Simple Models for Complex Politics

Politics is complex. For scholars of comparative politics who study domestic politics in an increasingly globalized world, understanding the interactions among local, national, transnational, regional, and global forces is essential. So how should we proceed? One view is that grasping complexity means discarding simple theories and spare models of politics that do not reflect the complexity that we know exists. The position is intuitively appealing: complex problems require complex tools.

There is, however, another view. My colleague Andrew Little and I have recently finished a new paper on formal theory in comparative politics entitled “Simple Formal Models in Comparative Politics” (PDF). It is written as part of a dialogue on the future of comparative politics, and responds (in part) to work by Philippe Schmitter (see e.g. here) in which complexity[*], multi-level politics, and the dangers of simplifying assumptions figure prominently. Part of the paper is a clarification of the state of formal theory in comparative politics. We show that formal theory still occupies a relatively small part of the work being done in comparative politics, and that there is scant evidence that this is going to change any time soon. We also comment on some common beliefs about what models and assumptions are for which, sadly, remain all too common in the discipline.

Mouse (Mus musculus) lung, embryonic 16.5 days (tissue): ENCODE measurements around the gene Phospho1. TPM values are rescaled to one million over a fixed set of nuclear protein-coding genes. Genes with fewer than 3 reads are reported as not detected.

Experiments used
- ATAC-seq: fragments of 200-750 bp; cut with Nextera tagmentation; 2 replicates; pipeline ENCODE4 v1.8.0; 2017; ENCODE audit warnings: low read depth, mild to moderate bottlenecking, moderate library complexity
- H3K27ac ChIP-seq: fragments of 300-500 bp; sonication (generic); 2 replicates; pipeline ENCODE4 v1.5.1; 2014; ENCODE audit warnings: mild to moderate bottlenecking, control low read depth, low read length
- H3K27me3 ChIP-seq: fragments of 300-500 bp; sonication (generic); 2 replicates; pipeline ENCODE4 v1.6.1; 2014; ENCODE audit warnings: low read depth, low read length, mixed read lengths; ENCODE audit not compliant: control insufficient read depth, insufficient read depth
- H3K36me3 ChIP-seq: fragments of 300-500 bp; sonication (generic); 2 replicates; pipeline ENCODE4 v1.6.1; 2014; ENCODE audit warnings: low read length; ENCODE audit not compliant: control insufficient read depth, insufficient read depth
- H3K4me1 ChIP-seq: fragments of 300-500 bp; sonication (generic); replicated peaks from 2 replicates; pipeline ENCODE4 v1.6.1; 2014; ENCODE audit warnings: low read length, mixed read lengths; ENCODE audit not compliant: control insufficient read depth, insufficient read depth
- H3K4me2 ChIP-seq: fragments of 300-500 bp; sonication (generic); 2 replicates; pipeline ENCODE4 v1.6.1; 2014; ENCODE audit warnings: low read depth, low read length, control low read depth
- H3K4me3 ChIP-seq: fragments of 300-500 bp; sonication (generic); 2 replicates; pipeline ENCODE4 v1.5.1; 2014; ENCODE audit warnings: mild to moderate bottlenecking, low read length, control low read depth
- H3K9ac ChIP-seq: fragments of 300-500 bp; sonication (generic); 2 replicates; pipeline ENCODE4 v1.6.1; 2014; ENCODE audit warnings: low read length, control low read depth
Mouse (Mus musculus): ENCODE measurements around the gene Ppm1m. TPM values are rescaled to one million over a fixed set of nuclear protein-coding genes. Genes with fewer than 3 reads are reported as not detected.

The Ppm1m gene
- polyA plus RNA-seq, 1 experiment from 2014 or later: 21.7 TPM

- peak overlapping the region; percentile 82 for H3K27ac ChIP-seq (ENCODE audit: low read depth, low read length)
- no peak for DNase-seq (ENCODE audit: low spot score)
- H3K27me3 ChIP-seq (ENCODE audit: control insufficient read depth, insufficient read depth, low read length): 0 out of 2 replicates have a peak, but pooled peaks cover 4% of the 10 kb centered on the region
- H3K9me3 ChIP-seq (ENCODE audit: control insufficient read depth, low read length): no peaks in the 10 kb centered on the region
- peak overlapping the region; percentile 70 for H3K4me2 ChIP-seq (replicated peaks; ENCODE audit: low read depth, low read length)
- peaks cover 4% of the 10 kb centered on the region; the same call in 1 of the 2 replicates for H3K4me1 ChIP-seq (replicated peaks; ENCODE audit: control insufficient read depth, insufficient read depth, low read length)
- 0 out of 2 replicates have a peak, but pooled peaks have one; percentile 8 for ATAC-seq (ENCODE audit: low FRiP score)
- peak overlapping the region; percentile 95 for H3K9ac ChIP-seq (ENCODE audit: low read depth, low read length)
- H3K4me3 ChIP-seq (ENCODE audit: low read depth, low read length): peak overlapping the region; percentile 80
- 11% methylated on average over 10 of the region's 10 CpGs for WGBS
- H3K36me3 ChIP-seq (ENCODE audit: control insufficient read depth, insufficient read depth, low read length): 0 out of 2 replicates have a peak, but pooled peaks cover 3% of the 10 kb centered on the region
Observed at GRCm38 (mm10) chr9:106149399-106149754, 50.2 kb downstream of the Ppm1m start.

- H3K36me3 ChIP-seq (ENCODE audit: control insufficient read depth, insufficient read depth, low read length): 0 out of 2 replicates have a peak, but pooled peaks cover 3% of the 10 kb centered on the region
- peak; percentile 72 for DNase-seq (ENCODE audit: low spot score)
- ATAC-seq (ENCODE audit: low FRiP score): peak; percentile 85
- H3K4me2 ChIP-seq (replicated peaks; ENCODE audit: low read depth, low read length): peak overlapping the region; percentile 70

But more interesting and broadly relevant is what comes next. We argue that in a world of complex interactions, simplification—in formal theory as in other kinds of theorizing—is a virtue, not a vice. We explain why in detail in the paper, but at root is the fact that theories are always simplifications, and descriptive accuracy is but one criterion by which a theory ought to be judged. We also suggest that professional incentives lead modelers to create formal models that are more complicated than they need to be. Our suggestions for how simple models of politics (formal or otherwise) might join together with the “complexity-embracing” modes of research is a nice parallel to recent contributions by Gehlbach (PDF) and Lorentzen et al (PDF). Our perspective on theory-as-simplification also parallels Healy’s colorful reflections on “nuance” (PDF).

So yes, the politics is complex, but this does not mean our theories must be also. Instead, we need multiple just-simple-enough theories, and continuous collaboration with case experts and other empiricists to know what “just-simple-enough” means.


[*] Without speaking for my coauthor, I doubt that this is a particularly revolutionary idea when the term “complex interdependence” is nearly a century old, and prominent scholars have been asking questions like “is the traditional distinction between international relations and domestic politics dead?” longer than I have been alive (see Gourevitch 1978).